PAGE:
Pradhan wants more efficient and globally competitive steel sector


Govt to facilitate growth process


Pradhan addressing the steel industry.

Steel Minister Dharmendra Pradhan wants to make the steel sector more efficient and globally competitive and backed it with assurance that the Government will facilitate in the growth process.

“We must make the domestic steel industry more efficient and global competitive,” said Pradhan at CII Steeling India 2019 hosted by Confederation of Indian Industry in association with the Ministry of Steel on 16 Dec 2019.

“While we agree that taxes are comparatively high in domestic steel sector, tax rationalisation will happen gradually as the country grows,” he added.

The industry must give priority to improving cost efficiency and reduce logistics bottlenecks to increase global competitiveness, stressed the Minister.

Commenting on the huge purchase capacity of rural India, Pradhan said “Purchasing capacity is increasing in rural India which is a silver lining. Steel industry will be the biggest beneficiary.”

The Government aims to provide pucca (bricks and steel) houses and piped drinking water to all citizen, which cannot be achieved without the support of steel industry, he pointed out.

He further added technology, innovation and scientific temper will pave the way forward for enhancing steel contribution in the economy. From driverless car to planes on 3D design, lot of innovation has happened and the need for steel and iron has always remained everywhere.

India’s demand has steadily grown over the last 6 years with 5.3% CAGR, according to Rasika Chaubey, the Ministry’s Additional Secretary. However, per capita steel consumption is third of global average.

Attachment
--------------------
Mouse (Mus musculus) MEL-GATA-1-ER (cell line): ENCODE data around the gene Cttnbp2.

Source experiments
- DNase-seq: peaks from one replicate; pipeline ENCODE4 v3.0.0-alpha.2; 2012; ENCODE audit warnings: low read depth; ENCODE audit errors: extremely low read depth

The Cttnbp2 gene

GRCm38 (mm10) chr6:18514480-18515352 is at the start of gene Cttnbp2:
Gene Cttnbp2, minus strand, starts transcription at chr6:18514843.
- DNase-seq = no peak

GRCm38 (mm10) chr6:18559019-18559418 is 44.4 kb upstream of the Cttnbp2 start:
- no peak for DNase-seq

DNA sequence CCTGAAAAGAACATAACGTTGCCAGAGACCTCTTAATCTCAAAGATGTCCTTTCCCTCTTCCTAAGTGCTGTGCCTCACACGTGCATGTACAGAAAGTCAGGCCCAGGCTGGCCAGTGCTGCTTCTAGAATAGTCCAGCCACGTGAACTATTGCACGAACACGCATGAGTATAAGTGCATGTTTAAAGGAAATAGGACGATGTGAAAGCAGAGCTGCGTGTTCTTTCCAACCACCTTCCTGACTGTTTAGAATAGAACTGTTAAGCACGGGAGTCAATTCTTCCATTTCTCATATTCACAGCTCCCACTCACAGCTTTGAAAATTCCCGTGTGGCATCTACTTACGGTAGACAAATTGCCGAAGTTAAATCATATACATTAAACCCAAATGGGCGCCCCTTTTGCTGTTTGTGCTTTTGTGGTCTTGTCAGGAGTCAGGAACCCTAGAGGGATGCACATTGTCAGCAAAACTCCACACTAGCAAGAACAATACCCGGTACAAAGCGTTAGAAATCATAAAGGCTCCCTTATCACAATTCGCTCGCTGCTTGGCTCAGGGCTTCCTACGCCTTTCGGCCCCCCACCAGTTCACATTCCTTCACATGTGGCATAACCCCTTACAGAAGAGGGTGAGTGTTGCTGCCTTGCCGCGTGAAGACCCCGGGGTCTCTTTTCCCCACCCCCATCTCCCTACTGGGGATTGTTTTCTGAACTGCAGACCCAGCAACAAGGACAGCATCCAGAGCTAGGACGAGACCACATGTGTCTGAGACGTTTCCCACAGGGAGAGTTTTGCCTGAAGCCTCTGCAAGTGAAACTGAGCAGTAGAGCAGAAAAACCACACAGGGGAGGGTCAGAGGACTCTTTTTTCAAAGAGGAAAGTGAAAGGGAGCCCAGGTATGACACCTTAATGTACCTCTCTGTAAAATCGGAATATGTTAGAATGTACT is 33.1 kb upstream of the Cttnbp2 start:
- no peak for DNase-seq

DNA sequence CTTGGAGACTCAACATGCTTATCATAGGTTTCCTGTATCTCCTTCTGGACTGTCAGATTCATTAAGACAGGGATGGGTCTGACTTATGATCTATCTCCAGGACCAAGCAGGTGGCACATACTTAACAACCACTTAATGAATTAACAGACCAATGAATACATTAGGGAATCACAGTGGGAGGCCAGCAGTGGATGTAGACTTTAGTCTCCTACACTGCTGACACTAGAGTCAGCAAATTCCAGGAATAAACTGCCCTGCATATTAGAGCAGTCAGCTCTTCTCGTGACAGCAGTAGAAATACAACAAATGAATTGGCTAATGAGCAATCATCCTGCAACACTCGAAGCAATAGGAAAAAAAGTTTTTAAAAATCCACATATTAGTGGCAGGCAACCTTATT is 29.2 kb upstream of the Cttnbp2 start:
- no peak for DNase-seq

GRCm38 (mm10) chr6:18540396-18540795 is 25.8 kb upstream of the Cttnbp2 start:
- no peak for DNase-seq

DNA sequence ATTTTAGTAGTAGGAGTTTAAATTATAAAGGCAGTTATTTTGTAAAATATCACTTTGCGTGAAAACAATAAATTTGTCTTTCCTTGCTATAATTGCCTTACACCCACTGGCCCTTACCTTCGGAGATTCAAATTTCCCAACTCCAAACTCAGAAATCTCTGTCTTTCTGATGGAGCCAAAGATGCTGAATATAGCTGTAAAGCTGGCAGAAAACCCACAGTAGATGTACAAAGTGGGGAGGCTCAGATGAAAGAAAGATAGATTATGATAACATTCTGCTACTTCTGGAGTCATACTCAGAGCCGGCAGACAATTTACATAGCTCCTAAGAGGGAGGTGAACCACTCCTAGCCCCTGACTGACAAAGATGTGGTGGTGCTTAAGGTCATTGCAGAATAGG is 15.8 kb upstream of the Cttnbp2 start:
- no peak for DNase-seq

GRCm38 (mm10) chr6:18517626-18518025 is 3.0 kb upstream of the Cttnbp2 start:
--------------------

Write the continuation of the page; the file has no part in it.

India’s steel demand is expected to rise at CAGR more than 7% to reach 250MT by 2031, she said, adding that value-added steel demand is also set to rise.

The Government has identified top ten sectors for enhancing the steel intensity.

Steel demand will witness a huge upswing, driven by affordable housing, construction in urban and rural areas, expansion of railway networks, development of domestic shipbuilding industry, opening up of defense sector for private participation, and the growth in the automobile sector, said Koushik Chatterjee, Co-Chairman, CII National Committee on Steel and Executive Director & CFO, Tata Steel Ltd.

But the Indian Steel industry faces inherent disadvantages like high taxes which make the industry uncompetitive. Quality of life has to improve for increase in per capital consumption of steel, added Naveen Jindal, Chairman, Jindal Steel & Power Limited.

“If steel has to be consumed in rural India, it has to be affordable. Indian Steel industry can produce affordable Steel only when we are globally competitive,” he stressed.


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